Farewell, old friend.
Forrest Tucker (Robert Redford) has spent most of his life robbing, running, shooting, conning, and escaping, and even at age 70, he shows no signs of slowing down. Along with his two confidantes (Tom Waits, Danny Glover), he has robbed dozens of banks, all without ever getting caught or even really alerting anyone in the bank; most of the time, he’s always referred to as “a gentleman” and “always smiling”. It’s so baffling that even the cops are stooped, with the exception of one such detective, John Hunt (Casey Affleck), who makes it his mission to track down Forrest and find out where he’s going to hit next. Meanwhile though, Forrest is actually trying to settle down a bit into a conservative, laid-back life with Jewel (Sissy Spacek), a woman who interests Forrest, even if she isn’t totally as on-board with the whole bank-robbing stuff as he is.
Whether or not this is Redford’s last at-go in front of the camera, it remains to be said: The Old Man & the Gun is still a solid crime-thriller. It feels a lot like a throwback to the solid, laid-back, chilled-out, and relaxed thrillers of yesteryear and it works well for the subject, who just so happens to be a 70-year-old man, who enjoys robbing banks. It’s most definitely a movie for the crowd who appreciate more thought, as opposed to bang, for their buck, and even at barely 90-minutes, the Old Man & the Gun still feels like the perfect bow-tie to a career and to a story.
And it also features Robert Redford in, as per usual, a great performance that reminds us why he’s always been such a legend of cinema. Although he’s not necessarily stretching his limits as Forrest Tucker, Redford still brings a lot of charm, class, and gravitas to a role that could have easily been just a collection of his greatest-hits. Which is odd to say because I don’t know if Redford’s always had his own fair-share of greatest-hits; he’s always been cool, cunning, stunning, and likable, so it’s very hard for him not to be anything but, especially this late in his career.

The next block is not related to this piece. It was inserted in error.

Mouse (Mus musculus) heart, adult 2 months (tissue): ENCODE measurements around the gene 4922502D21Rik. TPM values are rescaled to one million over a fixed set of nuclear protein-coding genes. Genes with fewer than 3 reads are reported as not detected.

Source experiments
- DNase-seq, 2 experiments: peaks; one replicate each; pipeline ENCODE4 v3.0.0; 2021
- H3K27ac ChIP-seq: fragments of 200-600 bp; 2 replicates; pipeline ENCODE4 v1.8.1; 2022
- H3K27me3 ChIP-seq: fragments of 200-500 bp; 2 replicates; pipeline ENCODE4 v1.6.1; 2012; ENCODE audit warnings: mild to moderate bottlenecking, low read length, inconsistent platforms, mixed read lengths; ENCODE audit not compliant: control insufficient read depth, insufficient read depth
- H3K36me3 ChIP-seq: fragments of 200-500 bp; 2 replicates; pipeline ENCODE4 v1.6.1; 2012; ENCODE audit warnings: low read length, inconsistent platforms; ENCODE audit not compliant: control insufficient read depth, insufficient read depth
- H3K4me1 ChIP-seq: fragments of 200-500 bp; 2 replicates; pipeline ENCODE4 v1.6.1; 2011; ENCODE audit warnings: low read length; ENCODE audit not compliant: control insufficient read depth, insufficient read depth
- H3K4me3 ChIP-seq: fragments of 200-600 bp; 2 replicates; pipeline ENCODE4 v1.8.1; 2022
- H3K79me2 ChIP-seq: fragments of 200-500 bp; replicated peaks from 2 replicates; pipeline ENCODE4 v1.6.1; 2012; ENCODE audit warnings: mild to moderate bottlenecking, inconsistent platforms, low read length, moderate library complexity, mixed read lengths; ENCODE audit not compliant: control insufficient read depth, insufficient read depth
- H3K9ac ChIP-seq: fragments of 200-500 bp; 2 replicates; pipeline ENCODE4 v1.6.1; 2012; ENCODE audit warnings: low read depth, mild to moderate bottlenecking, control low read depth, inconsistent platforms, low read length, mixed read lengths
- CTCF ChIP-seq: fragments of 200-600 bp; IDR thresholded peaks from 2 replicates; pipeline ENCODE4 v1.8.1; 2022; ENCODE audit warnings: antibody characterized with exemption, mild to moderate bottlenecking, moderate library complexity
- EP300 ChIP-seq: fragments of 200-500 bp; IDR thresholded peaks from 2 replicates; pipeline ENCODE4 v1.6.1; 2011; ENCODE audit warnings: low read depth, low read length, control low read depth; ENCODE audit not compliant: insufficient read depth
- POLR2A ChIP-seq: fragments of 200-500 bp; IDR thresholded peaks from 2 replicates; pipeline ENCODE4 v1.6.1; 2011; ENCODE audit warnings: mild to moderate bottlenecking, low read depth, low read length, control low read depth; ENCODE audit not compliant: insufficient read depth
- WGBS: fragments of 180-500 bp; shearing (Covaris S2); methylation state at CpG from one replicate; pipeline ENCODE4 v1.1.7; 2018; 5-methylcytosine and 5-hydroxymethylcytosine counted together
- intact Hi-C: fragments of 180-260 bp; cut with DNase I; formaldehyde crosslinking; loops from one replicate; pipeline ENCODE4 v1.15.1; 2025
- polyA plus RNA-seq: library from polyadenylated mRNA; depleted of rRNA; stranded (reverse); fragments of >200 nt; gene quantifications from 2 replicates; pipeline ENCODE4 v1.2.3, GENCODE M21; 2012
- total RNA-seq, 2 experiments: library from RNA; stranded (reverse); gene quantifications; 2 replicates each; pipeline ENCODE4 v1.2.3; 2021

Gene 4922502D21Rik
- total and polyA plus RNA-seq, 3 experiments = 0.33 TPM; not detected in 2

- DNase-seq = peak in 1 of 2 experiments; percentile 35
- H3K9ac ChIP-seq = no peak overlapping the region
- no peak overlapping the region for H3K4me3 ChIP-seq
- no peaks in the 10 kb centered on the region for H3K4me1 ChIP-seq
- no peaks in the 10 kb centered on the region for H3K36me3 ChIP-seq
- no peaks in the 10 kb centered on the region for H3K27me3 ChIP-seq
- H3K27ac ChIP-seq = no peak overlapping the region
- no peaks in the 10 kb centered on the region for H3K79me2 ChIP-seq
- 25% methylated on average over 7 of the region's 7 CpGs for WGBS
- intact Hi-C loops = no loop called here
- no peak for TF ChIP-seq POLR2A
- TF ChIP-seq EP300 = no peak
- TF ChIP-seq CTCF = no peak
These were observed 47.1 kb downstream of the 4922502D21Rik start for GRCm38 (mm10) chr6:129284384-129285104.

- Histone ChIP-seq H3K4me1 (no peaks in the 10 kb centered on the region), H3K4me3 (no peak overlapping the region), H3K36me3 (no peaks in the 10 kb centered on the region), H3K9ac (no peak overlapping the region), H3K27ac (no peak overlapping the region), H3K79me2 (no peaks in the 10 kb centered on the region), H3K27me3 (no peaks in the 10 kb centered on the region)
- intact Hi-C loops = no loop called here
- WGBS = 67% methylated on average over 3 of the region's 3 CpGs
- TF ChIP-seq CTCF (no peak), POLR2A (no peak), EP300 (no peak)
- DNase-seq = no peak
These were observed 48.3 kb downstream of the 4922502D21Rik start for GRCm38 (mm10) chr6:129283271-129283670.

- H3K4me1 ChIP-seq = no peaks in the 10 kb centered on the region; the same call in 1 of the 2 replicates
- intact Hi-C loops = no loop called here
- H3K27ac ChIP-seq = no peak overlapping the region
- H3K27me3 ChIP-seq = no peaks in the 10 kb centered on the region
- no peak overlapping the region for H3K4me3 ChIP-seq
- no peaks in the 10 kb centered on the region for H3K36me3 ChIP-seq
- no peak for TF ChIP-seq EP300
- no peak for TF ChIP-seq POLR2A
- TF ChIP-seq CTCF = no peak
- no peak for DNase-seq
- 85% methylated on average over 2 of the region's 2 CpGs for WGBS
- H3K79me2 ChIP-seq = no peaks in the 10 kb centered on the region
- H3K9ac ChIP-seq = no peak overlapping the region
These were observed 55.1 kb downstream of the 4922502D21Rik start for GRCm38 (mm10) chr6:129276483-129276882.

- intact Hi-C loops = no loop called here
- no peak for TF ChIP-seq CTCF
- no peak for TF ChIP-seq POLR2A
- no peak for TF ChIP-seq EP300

But yes, as Forrest Tucker, Redford’s quite good, and it’s mostly because Lowery sees real development in this character; a kindred-spirit of sorts, who refuses to lie down and age gracefully. He constantly has to be doing something, no matter what it is, or where he’s at – even in the smallest, most subdued, and sweetest scenes, there’s always this sense that Redford’s Forrest has that itch to get out into the world and cause some ruckus. While we soon find out that the ruckus makes Forrest more unlikable than we’d expected, there’s still something lovable enough about him that makes you want to just throw all the bad stuff away and embrace him for what he is.
Which also just so happens to be a 70-year-old criminal.
And this all helps the Old Man & the Gun be so much more than just a typical little crime-flick. It’s got plenty of heart, humor, and suspense, even when you least expect it to have any. Lowery doesn’t seem to be really taking this story as seriously as you’d expect, and we’re much better off for it because at the top, it’s goofy and light, but at it’s core, it’s much sadder and more serious. It’s a movie about aging, dying, and hoping to look back on the life that you had and being appreciate for what it was, regardless of what happened. It’s the perfect movie that makes you laugh, cry, and lucky that we ever had someone like Robert Redford grace us with his presence.
Thank you, Rob. Until next time, though.
Consensus: Even with its leisurely-pace, the Old Man & the Gun makes its 90-minutes worth it with plenty of humor, heart, tension, and a solid send-off performance for a true legend of the screen.
8 / 10
Photos Courtesy of: Fox Searchlight Pictures